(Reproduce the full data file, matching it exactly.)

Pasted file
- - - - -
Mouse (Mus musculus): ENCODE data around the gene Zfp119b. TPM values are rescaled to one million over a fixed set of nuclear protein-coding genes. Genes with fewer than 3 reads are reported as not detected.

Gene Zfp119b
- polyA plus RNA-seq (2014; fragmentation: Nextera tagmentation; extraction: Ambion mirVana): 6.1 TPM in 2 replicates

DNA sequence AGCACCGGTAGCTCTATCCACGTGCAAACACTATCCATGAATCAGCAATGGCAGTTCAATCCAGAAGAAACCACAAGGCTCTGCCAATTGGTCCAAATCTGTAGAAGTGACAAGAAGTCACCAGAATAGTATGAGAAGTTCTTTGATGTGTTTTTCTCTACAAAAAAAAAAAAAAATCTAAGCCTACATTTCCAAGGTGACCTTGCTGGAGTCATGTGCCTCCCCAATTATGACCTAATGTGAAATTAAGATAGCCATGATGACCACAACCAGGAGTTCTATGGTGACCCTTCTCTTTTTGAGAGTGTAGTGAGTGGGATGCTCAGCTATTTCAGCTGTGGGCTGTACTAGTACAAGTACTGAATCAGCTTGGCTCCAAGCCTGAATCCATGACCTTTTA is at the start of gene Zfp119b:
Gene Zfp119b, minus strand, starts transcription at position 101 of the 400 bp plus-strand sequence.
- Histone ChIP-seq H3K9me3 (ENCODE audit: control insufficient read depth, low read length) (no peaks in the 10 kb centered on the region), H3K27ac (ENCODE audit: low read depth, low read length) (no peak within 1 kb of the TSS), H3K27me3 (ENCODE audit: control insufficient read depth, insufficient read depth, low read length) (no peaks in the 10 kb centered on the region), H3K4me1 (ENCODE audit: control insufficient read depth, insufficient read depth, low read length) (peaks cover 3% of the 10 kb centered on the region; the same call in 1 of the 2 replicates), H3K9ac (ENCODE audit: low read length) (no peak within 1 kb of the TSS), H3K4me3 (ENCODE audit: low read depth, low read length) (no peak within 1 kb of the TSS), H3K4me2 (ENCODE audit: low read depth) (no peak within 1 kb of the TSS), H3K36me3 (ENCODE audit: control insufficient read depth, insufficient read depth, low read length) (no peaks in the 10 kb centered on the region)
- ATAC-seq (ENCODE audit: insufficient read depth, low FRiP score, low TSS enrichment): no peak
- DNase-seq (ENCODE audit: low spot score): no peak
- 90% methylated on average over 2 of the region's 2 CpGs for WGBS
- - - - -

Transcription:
Mouse (Mus musculus): ENCODE data around the gene Zfp119b. TPM values are rescaled to one million over a fixed set of nuclear protein-coding genes. Genes with fewer than 3 reads are reported as not detected.

Gene Zfp119b
- polyA plus RNA-seq (2014; fragmentation: Nextera tagmentation; extraction: Ambion mirVana): 6.1 TPM in 2 replicates

DNA sequence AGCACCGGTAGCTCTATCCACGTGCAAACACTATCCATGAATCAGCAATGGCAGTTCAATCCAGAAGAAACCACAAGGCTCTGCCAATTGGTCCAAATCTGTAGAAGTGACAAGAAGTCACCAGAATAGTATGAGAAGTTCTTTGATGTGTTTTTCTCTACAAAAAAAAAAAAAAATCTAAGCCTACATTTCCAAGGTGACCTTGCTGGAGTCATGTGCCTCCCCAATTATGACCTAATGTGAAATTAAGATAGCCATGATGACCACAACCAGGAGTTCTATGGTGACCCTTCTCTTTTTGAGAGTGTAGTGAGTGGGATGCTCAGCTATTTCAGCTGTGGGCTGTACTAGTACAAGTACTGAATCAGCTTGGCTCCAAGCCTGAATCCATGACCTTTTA is at the start of gene Zfp119b:
Gene Zfp119b, minus strand, starts transcription at position 101 of the 400 bp plus-strand sequence.
- Histone ChIP-seq H3K9me3 (ENCODE audit: control insufficient read depth, low read length) (no peaks in the 10 kb centered on the region), H3K27ac (ENCODE audit: low read depth, low read length) (no peak within 1 kb of the TSS), H3K27me3 (ENCODE audit: control insufficient read depth, insufficient read depth, low read length) (no peaks in the 10 kb centered on the region), H3K4me1 (ENCODE audit: control insufficient read depth, insufficient read depth, low read length) (peaks cover 3% of the 10 kb centered on the region; the same call in 1 of the 2 replicates), H3K9ac (ENCODE audit: low read length) (no peak within 1 kb of the TSS), H3K4me3 (ENCODE audit: low read depth, low read length) (no peak within 1 kb of the TSS), H3K4me2 (ENCODE audit: low read depth) (no peak within 1 kb of the TSS), H3K36me3 (ENCODE audit: control insufficient read depth, insufficient read depth, low read length) (no peaks in the 10 kb centered on the region)
- ATAC-seq (ENCODE audit: insufficient read depth, low FRiP score, low TSS enrichment): no peak
- DNase-seq (ENCODE audit: low spot score): no peak
- 90% methylated on average over 2 of the region's 2 CpGs for WGBS